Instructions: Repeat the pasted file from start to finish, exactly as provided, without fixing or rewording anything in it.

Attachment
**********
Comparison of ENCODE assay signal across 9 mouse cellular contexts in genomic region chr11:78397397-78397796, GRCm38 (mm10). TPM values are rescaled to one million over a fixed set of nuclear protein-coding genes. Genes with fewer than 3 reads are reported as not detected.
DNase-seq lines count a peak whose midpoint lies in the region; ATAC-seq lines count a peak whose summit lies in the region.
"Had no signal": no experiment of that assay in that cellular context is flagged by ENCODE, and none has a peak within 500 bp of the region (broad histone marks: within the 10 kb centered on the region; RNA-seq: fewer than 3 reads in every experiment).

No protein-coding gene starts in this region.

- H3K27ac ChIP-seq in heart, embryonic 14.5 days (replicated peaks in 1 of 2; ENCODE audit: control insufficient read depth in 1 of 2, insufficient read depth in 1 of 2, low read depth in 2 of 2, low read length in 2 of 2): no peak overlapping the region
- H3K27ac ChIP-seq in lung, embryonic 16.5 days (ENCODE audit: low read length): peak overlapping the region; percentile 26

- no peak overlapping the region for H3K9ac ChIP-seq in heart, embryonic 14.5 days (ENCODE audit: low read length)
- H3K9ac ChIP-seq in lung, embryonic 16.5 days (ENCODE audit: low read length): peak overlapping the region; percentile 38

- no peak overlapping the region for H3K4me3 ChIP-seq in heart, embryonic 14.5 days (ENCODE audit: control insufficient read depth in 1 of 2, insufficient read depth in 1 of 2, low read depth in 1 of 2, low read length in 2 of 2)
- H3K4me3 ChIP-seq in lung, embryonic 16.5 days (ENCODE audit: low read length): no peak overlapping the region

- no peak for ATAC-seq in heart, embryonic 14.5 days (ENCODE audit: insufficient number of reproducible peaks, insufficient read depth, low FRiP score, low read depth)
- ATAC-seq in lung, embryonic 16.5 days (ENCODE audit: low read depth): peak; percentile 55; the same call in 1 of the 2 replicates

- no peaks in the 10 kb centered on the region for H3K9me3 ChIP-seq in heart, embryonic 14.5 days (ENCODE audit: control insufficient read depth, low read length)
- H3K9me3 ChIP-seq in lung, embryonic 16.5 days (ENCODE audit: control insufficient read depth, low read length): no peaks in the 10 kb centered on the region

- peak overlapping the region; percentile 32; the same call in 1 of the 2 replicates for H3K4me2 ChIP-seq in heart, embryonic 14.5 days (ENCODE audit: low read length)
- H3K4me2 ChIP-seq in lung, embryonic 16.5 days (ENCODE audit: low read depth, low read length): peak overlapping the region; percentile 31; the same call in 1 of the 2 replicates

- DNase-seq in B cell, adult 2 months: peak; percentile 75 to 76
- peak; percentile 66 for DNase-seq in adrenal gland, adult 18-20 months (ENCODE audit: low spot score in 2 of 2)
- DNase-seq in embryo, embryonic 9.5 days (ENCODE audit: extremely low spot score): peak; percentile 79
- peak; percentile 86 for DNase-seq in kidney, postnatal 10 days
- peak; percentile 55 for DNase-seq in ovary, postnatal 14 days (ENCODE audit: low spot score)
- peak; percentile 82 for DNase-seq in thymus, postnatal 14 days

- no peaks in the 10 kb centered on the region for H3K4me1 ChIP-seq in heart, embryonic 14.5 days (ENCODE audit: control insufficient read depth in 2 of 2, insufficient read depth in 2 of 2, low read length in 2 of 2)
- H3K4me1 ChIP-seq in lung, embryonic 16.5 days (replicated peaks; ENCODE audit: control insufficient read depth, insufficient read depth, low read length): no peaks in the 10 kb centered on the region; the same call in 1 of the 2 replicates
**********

Comparison of ENCODE assay signal across 9 mouse cellular contexts in genomic region chr11:78397397-78397796, GRCm38 (mm10). TPM values are rescaled to one million over a fixed set of nuclear protein-coding genes. Genes with fewer than 3 reads are reported as not detected.
DNase-seq lines count a peak whose midpoint lies in the region; ATAC-seq lines count a peak whose summit lies in the region.
"Had no signal": no experiment of that assay in that cellular context is flagged by ENCODE, and none has a peak within 500 bp of the region (broad histone marks: within the 10 kb centered on the region; RNA-seq: fewer than 3 reads in every experiment).

No protein-coding gene starts in this region.

- H3K27ac ChIP-seq in heart, embryonic 14.5 days (replicated peaks in 1 of 2; ENCODE audit: control insufficient read depth in 1 of 2, insufficient read depth in 1 of 2, low read depth in 2 of 2, low read length in 2 of 2): no peak overlapping the region
- H3K27ac ChIP-seq in lung, embryonic 16.5 days (ENCODE audit: low read length): peak overlapping the region; percentile 26

- no peak overlapping the region for H3K9ac ChIP-seq in heart, embryonic 14.5 days (ENCODE audit: low read length)
- H3K9ac ChIP-seq in lung, embryonic 16.5 days (ENCODE audit: low read length): peak overlapping the region; percentile 38

- no peak overlapping the region for H3K4me3 ChIP-seq in heart, embryonic 14.5 days (ENCODE audit: control insufficient read depth in 1 of 2, insufficient read depth in 1 of 2, low read depth in 1 of 2, low read length in 2 of 2)
- H3K4me3 ChIP-seq in lung, embryonic 16.5 days (ENCODE audit: low read length): no peak overlapping the region

- no peak for ATAC-seq in heart, embryonic 14.5 days (ENCODE audit: insufficient number of reproducible peaks, insufficient read depth, low FRiP score, low read depth)
- ATAC-seq in lung, embryonic 16.5 days (ENCODE audit: low read depth): peak; percentile 55; the same call in 1 of the 2 replicates

- no peaks in the 10 kb centered on the region for H3K9me3 ChIP-seq in heart, embryonic 14.5 days (ENCODE audit: control insufficient read depth, low read length)
- H3K9me3 ChIP-seq in lung, embryonic 16.5 days (ENCODE audit: control insufficient read depth, low read length): no peaks in the 10 kb centered on the region

- peak overlapping the region; percentile 32; the same call in 1 of the 2 replicates for H3K4me2 ChIP-seq in heart, embryonic 14.5 days (ENCODE audit: low read length)
- H3K4me2 ChIP-seq in lung, embryonic 16.5 days (ENCODE audit: low read depth, low read length): peak overlapping the region; percentile 31; the same call in 1 of the 2 replicates

- DNase-seq in B cell, adult 2 months: peak; percentile 75 to 76
- peak; percentile 66 for DNase-seq in adrenal gland, adult 18-20 months (ENCODE audit: low spot score in 2 of 2)
- DNase-seq in embryo, embryonic 9.5 days (ENCODE audit: extremely low spot score): peak; percentile 79
- peak; percentile 86 for DNase-seq in kidney, postnatal 10 days
- peak; percentile 55 for DNase-seq in ovary, postnatal 14 days (ENCODE audit: low spot score)
- peak; percentile 82 for DNase-seq in thymus, postnatal 14 days

- no peaks in the 10 kb centered on the region for H3K4me1 ChIP-seq in heart, embryonic 14.5 days (ENCODE audit: control insufficient read depth in 2 of 2, insufficient read depth in 2 of 2, low read length in 2 of 2)
- H3K4me1 ChIP-seq in lung, embryonic 16.5 days (replicated peaks; ENCODE audit: control insufficient read depth, insufficient read depth, low read length): no peaks in the 10 kb centered on the region; the same call in 1 of the 2 replicates